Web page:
https://eprint.iacr.org/rss/atom.xml?order=recentCryptology ePrint Archive2024-05-20T15:25:16+00:00None of your businesshttps://iacr.org/img/logo/iacrlogo_small.pngMetadata is available under the CC0 license https://creativecommons.org/publicdomain/zero/1.0/. Each article has a PDF with different license specified for each one.The Cryptology ePrint Archive provides rapid access to recent
research in cryptology. Papers have been placed here by the
authors and did not undergo any refereeing process other than
verifying that the work seems to be within the scope of
cryptology and meets some minimal acceptance criteria and
publishing conditions.https://eprint.iacr.org/2024/773SQIPrime: A dimension 2 variant of SQISignHD with non-smooth challenge isogenies2024-05-20T15:25:16+00:00Max DuparcTako Boris FouotsaWe introduce SQIPrime, a post-quantum digital signature scheme based on the Deuring correspondence and Kani's Lemma. Compared to its predecessors that are SQISign and especially SQISignHD, SQIPrime further expands the use of high dimensional isogenies, already in use in the verification in SQISignHD, to both key generation and commitment.
In doing so, it no longer relies on smooth degree isogenies (of dimension 1). SQIPrime operates with a prime number of the form $p = 2^\alpha f-1$, as opposed to SQISignHD that uses SIDH primes.
The most intriguing novelty in SQIPrime is the use of non-smooth degree isogenies as challenge isogeny. In fact, in the SQISign family identification scheme, the challenge isogeny is computed by the verifier, who is not well-equipped to compute an isogeny of large non-smooth degree. To overcome this obstacle, the verifier samples the kernel of the challenge isogeny and the task of computing this isogeny is accomplished by the prover. The response is modified in such a way that the verifier can check that his challenge isogeny was correctly computed by the prover, on top of verifying the usual response in the SQISign family.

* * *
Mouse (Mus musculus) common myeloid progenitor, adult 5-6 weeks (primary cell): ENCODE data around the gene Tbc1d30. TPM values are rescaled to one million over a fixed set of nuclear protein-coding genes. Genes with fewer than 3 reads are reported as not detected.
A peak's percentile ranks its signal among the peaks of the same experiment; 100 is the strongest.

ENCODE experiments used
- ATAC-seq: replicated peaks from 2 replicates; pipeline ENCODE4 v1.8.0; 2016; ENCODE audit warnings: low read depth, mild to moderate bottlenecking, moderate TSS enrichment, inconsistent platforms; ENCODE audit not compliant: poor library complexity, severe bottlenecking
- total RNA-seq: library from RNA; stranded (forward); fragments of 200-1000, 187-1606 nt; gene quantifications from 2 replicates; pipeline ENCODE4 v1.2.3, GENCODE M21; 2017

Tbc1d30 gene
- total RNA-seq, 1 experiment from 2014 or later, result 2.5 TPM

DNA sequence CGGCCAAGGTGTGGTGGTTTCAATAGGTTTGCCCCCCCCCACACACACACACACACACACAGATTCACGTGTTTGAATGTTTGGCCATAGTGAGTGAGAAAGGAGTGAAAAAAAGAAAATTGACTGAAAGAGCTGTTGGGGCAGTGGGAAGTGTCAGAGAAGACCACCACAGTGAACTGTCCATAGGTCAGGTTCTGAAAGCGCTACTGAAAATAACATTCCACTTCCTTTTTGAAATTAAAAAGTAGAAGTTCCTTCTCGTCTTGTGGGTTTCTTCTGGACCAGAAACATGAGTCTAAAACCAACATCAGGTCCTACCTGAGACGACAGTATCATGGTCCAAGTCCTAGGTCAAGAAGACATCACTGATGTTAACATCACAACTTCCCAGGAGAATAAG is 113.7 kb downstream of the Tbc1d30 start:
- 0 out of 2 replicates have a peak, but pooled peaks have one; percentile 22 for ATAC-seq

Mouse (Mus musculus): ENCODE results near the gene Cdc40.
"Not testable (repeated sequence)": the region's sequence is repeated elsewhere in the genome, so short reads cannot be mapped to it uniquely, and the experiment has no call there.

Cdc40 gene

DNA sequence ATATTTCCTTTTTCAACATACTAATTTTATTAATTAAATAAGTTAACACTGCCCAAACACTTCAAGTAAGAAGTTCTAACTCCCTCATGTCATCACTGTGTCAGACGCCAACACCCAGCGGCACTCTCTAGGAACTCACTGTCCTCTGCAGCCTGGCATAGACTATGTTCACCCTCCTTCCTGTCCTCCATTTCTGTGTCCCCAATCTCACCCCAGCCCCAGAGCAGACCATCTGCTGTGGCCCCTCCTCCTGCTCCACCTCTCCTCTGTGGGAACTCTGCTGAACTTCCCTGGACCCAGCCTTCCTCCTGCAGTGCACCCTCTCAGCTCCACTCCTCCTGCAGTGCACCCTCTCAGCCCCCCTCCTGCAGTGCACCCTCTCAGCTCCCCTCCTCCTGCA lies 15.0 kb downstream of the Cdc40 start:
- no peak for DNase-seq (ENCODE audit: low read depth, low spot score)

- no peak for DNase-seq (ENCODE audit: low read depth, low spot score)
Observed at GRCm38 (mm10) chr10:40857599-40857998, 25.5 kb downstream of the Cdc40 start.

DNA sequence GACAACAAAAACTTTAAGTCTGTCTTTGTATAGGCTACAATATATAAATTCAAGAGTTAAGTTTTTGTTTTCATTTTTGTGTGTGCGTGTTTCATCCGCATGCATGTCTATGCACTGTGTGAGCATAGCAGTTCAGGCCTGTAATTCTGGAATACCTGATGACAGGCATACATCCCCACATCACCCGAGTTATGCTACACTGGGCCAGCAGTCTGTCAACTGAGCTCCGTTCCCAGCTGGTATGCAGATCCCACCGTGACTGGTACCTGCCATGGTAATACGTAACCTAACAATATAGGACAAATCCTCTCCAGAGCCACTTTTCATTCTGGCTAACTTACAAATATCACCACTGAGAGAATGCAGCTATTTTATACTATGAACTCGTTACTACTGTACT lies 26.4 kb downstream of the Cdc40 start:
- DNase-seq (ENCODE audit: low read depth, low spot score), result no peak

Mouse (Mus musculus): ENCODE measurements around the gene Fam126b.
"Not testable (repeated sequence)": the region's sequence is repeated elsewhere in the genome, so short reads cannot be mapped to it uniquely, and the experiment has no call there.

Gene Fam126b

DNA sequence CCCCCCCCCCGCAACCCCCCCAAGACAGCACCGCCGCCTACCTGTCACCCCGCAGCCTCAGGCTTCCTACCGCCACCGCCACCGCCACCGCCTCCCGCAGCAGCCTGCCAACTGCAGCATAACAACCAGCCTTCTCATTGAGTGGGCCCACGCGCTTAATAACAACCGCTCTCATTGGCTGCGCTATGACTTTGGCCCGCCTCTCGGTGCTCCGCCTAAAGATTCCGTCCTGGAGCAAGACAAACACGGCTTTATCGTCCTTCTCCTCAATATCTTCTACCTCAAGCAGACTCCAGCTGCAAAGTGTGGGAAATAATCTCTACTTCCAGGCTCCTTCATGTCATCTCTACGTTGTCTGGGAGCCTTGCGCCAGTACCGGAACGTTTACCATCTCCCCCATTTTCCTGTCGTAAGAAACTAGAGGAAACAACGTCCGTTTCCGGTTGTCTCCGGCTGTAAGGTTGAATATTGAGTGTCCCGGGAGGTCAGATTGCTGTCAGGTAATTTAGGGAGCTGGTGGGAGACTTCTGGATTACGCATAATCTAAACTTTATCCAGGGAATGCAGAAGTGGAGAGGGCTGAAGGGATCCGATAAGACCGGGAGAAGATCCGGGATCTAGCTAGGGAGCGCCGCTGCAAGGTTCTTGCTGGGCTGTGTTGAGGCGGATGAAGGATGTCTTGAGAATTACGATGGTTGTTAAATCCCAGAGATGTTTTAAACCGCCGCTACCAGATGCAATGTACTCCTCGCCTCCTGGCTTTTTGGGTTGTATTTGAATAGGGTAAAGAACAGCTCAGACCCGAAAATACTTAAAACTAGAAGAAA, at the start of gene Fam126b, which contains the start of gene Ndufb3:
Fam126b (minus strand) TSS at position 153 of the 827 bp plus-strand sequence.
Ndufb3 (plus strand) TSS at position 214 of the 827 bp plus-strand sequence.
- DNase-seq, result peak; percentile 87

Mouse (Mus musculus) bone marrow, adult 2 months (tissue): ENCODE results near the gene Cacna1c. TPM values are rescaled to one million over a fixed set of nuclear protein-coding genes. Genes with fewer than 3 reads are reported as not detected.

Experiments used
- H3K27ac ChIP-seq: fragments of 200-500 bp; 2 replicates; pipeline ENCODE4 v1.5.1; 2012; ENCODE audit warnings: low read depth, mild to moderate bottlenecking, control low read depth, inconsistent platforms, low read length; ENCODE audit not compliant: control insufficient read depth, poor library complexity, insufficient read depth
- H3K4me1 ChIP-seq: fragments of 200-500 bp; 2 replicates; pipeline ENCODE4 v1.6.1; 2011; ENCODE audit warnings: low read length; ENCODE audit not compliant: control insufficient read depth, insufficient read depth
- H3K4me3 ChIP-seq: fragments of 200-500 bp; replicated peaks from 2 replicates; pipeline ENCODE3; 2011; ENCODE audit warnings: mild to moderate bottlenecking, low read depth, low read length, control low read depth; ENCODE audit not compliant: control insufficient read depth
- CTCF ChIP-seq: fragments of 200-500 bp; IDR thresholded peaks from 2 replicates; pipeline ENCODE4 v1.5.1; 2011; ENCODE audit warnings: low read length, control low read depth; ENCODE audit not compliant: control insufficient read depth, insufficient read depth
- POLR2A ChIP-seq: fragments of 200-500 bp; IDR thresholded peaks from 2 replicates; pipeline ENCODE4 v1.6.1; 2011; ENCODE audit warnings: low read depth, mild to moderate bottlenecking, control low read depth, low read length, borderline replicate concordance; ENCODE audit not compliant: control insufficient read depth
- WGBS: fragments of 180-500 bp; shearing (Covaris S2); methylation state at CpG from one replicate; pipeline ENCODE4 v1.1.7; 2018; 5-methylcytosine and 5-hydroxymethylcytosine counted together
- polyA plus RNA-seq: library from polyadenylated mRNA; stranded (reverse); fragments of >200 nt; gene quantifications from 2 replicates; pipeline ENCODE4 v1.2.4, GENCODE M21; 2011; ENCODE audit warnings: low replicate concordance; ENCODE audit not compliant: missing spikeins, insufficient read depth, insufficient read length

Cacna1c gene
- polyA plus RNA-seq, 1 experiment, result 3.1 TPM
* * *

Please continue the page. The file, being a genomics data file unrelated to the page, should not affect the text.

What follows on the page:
We describe two variants of SQIPrime: SQIPrime4D which uses dimension 4 isogenies to represent the response isogeny, and SQIPrime2D which solely uses dimension 2 isogenies to represent the response isogeny and hence is more efficient compared to SQIPrime4D and to SQISignHD.We introduce SQIPrime, a post-quantum digital signature scheme based on the Deuring correspondence and Kani's Lemma. Compared to its predecessors that are SQISign and especially SQISignHD, SQIPrime further expands the use of high dimensional isogenies, already in use in the verification in SQISignHD, to both key generation and commitment.
In doing so, it no longer relies on smooth degree isogenies (of dimension 1). SQIPrime operates with a prime number of the form $p = 2^\alpha f-1$, as opposed to SQISignHD that uses SIDH primes.
The most intriguing novelty in SQIPrime is the use of non-smooth degree isogenies as challenge isogeny. In fact, in the SQISign family identification scheme, the challenge isogeny is computed by the verifier, who is not well-equipped to compute an isogeny of large non-smooth degree. To overcome this obstacle, the verifier samples the kernel of the challenge isogeny and the task of computing this isogeny is accomplished by the prover. The response is modified in such a way that the verifier can check that his challenge isogeny was correctly computed by the prover, on top of verifying the usual response in the SQISign family.
We describe two variants of SQIPrime: SQIPrime4D which uses dimension 4 isogenies to represent the response isogeny, and SQIPrime2D which solely uses dimension 2 isogenies to represent the response isogeny and hence is more efficient compared to SQIPrime4D and to SQISignHD.2024-05-20T15:25:16+00:00https://creativecommons.org/licenses/by/4.0/Max DuparcTako Boris Fouotsahttps://creativecommons.org/licenses/by/4.0/https://eprint.iacr.org/2024/772Reducing the Share Size of Weighted Threshold Secret Sharing Schemes via Chow Parameters Approximation2024-05-20T11:12:55+00:00Oriol FarràsMiquel GuiotA secret sharing scheme is a cryptographic primitive that allows a dealer to share a secret among a set of parties, so that only authorized subsets of them can recover it. The access structure of the scheme is the family of authorized subsets.